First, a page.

This past weekend our crew officially wrapped production on the music video for Secret Eyes — woohoo!! This video really pushed our experience to new levels by forcing us to tackle challenges that most other production companies wouldn’t dare attempt. Sometimes… a camera on a tripod just isn’t enough to get the shot you dream of. Now when that job comes along that requires us to lower the camera into an active volcano, we’ll be ready! **
** = definitely won’t be ready
For the underwater scene, we needed a special piece of equipment that would shield the camera from even the slightest bit of moisture. Since we were shooting with 323’s in-house RED Epic, the integrity of this protective enclosure was especially important. Only one brand of housing was sufficient for our needs, and that was the Gates Deep Epic. The problem was… nobody in the Pittsburgh area owns one of these units.
Enter: Bert Skura from Underwater Digital Cinema and Video in Santa Clarita, California. Bert was able to provide us with a Gates unit for this scene, and he even volunteered to assist us through the entire process, should we have any questions while on-set. Meanwhile, Bert was in the middle of his own shoot, and yet he still found the time to walk us through the assembly. His altruism impressed our crew beyond all measure, and if we ever find ourselves needing this equipment again, there’s no doubt we’ll be contacting him first. Hats off to you, Bert!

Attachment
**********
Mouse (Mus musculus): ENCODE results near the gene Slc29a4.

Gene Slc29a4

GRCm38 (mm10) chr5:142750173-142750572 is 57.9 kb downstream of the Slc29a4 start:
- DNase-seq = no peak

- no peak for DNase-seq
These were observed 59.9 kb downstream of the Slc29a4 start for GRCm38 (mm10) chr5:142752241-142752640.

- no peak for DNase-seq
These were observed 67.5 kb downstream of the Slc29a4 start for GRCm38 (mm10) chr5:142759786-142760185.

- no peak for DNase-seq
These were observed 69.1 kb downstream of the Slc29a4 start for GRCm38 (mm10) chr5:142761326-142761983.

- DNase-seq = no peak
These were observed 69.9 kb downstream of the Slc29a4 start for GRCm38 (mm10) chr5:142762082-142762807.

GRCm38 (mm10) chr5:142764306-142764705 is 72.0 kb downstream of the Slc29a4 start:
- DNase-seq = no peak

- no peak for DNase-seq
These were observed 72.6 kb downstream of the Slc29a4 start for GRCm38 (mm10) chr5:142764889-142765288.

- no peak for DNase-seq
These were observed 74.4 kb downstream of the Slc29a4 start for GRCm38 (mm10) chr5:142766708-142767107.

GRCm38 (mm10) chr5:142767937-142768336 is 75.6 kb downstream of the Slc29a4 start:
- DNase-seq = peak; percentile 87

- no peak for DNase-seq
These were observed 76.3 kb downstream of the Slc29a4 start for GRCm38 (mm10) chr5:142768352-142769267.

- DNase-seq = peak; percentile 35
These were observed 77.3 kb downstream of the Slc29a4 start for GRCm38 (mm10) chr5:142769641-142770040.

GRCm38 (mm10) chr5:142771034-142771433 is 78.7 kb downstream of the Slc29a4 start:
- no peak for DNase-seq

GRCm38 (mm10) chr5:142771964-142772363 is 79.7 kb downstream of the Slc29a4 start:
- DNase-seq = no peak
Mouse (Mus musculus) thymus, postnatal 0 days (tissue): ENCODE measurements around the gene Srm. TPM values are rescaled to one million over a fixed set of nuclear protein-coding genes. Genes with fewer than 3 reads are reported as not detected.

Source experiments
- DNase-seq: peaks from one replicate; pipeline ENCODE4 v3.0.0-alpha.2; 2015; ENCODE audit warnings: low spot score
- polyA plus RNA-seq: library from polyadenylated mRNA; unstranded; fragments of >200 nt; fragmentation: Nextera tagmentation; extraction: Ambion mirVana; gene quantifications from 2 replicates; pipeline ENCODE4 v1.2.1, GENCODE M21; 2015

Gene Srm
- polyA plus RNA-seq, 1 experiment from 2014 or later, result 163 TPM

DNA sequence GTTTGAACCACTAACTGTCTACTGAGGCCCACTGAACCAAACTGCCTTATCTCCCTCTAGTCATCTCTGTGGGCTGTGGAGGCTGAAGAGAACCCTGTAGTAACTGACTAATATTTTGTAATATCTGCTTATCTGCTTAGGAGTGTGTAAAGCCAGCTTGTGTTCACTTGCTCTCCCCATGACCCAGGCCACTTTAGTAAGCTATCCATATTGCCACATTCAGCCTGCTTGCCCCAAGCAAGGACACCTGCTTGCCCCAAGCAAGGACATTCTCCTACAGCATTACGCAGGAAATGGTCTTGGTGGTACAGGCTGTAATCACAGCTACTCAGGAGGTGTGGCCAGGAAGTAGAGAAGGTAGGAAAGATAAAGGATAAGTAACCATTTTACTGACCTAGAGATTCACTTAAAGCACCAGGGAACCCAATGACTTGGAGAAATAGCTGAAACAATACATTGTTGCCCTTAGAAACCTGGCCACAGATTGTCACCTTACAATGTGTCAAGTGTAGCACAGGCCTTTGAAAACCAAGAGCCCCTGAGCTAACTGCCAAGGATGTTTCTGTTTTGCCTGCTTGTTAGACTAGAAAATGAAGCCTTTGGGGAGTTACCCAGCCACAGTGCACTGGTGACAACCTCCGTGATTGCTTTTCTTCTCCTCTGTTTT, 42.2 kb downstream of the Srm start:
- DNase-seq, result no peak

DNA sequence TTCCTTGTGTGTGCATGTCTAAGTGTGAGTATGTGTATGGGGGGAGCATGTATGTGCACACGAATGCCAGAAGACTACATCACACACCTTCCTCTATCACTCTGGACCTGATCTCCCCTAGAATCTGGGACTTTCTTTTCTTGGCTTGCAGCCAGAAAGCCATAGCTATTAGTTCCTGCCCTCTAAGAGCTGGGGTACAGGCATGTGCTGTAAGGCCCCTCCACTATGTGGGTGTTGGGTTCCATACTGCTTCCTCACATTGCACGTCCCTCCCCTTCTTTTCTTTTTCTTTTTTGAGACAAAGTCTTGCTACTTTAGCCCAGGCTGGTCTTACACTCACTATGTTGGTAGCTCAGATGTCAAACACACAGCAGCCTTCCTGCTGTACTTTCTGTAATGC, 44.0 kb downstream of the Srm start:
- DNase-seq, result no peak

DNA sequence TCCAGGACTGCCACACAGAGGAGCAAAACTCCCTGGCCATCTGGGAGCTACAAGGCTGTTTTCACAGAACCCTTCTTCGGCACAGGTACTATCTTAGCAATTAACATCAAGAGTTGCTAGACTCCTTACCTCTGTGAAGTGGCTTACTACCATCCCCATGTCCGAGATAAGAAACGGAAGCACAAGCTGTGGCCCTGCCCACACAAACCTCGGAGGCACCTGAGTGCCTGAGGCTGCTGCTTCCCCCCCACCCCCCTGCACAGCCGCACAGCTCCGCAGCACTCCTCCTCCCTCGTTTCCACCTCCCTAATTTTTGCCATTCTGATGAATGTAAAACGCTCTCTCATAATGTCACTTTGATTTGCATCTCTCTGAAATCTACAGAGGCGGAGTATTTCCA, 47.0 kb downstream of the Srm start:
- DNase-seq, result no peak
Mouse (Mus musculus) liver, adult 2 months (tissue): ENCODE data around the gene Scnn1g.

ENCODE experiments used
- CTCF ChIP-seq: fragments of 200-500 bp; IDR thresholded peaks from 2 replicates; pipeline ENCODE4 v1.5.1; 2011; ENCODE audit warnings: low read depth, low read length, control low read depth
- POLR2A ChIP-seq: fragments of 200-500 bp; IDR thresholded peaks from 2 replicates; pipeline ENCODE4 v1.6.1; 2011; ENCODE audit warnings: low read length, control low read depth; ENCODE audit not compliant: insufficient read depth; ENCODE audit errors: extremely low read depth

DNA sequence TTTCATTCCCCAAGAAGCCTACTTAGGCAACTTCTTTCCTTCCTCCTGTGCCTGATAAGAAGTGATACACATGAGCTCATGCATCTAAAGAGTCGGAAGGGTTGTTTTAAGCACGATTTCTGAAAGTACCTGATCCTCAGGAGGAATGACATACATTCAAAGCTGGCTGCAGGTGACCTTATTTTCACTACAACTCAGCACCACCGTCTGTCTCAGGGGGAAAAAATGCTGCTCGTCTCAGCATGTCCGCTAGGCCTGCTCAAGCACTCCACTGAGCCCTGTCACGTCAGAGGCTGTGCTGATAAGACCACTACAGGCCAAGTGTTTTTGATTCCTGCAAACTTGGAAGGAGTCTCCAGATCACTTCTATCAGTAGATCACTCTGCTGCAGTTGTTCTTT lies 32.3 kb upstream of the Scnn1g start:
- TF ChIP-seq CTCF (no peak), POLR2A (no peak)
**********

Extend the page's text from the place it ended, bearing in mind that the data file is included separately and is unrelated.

There’s a camera in there somewhere.
Ron Vaughan served as the AC for this weekend’s scenes, and his experience using Gates housings was invaluable. We used a Canon 16-35 “L series” lens because its compatibility with the housing is well documented and was highly recommended by Bert. A 100ft waterproof HD-SDI cable was provided so that the video feed could be monitored from above the water. After assembling the unit, the last step to ensuring it’s readiness was hooking up the Gates Seal Check system. This little buddy gave us complete peace of mind by letting us know if there were any areas where water could get in.
On a shoot like this, the opportunities for something to go incredibly wrong were plentiful. Fortunately, our crew took every precaution to make sure it went smoothly, and they deserve all the credit for a successful day filled with fun, laughter, and pizza. Kudos to director Alan Jaskiewicz, camera operator Blaine Miller, and actor Jake Reynolds for nearly destroying their lungs. But of course, the shoot wouldn’t have been possible without everyone who was present, including gaffer Eric Schwartzmiller, grip Kyle Stoner, and the assistant divers. Below is a still frame from the Epic:
We’re looking forward to sharing the final video. Until then, onward to the next project!
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